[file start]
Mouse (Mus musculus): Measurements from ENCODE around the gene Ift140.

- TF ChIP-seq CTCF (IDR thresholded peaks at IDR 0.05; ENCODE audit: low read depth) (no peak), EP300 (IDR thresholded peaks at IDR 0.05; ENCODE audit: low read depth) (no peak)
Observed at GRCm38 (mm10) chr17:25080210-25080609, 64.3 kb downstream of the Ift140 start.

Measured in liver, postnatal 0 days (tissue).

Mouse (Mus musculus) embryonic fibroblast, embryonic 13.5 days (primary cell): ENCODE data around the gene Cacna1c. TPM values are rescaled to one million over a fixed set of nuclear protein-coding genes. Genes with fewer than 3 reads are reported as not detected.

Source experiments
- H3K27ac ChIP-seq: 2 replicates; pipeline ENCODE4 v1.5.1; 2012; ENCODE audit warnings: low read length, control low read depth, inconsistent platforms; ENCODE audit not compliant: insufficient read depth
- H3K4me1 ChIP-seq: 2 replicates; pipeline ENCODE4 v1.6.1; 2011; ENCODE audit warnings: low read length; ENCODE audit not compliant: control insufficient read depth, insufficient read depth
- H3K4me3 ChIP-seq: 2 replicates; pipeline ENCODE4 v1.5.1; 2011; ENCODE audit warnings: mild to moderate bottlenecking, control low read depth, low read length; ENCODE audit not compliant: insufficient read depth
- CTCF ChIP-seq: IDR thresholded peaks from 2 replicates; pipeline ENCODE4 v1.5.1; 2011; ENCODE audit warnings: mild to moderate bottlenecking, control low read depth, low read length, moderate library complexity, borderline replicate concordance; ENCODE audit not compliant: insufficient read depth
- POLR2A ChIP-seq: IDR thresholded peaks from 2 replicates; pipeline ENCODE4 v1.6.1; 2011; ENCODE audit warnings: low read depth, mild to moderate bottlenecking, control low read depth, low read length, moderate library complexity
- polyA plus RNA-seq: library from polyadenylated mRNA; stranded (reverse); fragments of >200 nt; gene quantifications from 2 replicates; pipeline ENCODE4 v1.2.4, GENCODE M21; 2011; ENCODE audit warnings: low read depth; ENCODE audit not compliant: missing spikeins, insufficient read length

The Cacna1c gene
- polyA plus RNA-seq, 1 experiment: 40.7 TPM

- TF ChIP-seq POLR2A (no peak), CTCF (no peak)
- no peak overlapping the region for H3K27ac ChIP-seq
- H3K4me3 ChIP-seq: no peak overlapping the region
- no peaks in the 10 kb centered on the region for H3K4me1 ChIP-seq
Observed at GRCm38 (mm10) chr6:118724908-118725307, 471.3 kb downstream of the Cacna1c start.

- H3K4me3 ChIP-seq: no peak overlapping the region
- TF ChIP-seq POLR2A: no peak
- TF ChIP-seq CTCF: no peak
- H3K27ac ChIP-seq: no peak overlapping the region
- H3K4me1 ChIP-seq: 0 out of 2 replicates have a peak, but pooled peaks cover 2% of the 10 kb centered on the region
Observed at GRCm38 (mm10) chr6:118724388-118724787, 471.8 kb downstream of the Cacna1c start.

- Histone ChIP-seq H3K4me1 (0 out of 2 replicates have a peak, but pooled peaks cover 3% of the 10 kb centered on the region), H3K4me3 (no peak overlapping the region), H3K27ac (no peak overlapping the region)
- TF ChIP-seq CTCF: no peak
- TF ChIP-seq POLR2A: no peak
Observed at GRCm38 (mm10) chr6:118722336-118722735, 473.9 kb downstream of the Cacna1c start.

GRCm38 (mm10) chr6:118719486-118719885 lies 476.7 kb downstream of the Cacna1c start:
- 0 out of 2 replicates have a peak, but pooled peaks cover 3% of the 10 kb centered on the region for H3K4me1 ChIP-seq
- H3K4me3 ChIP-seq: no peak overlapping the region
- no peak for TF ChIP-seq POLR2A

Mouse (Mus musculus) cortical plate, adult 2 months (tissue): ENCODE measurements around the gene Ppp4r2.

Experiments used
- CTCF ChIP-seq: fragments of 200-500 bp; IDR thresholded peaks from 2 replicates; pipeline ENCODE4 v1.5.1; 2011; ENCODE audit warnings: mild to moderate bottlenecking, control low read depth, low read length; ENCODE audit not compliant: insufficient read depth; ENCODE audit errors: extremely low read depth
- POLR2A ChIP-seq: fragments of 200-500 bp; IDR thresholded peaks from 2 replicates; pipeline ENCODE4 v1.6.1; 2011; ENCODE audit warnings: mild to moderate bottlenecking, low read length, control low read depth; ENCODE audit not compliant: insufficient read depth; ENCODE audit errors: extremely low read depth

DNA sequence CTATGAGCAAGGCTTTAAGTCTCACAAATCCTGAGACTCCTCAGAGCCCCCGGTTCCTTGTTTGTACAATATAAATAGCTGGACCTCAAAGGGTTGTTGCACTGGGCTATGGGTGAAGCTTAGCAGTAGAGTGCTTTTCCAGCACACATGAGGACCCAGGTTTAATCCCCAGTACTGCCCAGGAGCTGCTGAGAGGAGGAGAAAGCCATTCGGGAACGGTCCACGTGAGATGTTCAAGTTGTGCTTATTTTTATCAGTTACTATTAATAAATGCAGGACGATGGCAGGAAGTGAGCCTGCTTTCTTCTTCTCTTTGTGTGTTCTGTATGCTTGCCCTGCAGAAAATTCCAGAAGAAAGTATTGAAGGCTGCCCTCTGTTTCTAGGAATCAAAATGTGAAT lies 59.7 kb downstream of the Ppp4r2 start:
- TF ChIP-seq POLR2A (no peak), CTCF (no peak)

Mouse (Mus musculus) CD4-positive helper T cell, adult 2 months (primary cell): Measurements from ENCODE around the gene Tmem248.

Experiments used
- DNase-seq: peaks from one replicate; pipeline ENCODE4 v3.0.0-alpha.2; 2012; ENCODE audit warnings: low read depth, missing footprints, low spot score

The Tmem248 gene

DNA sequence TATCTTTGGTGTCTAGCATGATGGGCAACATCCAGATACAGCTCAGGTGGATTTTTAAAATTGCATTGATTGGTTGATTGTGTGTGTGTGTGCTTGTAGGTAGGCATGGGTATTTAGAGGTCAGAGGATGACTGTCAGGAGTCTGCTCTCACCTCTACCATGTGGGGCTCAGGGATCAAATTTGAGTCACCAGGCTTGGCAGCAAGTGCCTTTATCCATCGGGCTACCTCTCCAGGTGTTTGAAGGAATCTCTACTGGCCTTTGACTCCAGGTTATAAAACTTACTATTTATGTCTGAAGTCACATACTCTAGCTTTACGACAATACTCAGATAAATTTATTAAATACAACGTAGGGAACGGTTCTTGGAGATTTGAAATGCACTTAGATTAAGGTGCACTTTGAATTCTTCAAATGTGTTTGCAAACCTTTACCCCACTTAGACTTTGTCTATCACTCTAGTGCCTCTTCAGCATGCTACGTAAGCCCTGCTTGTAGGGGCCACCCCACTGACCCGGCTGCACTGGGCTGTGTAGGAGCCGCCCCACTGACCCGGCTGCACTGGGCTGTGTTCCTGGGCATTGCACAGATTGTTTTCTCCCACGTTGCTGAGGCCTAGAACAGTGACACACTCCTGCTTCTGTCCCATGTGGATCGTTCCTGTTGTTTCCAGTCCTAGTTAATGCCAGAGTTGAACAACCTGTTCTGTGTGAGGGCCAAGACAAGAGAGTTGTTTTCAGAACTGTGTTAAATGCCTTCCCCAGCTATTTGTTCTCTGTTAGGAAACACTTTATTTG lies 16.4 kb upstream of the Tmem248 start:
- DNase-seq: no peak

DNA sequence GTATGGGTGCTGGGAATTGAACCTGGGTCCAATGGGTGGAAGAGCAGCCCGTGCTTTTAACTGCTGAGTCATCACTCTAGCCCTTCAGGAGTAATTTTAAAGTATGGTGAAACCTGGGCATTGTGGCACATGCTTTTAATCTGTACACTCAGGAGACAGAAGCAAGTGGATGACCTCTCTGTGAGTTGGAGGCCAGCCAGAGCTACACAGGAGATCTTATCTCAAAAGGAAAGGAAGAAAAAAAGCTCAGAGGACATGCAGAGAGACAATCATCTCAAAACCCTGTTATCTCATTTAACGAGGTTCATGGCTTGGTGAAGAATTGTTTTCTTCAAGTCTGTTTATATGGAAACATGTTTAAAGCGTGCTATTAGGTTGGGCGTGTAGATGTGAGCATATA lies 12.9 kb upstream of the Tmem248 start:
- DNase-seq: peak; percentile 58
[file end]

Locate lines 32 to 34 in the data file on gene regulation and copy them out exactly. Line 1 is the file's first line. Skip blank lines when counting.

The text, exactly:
- H3K4me3 ChIP-seq: no peak overlapping the region
- no peak for TF ChIP-seq POLR2A

Mouse (Mus musculus) cortical plate, adult 2 months (tissue): ENCODE measurements around the gene Ppp4r2.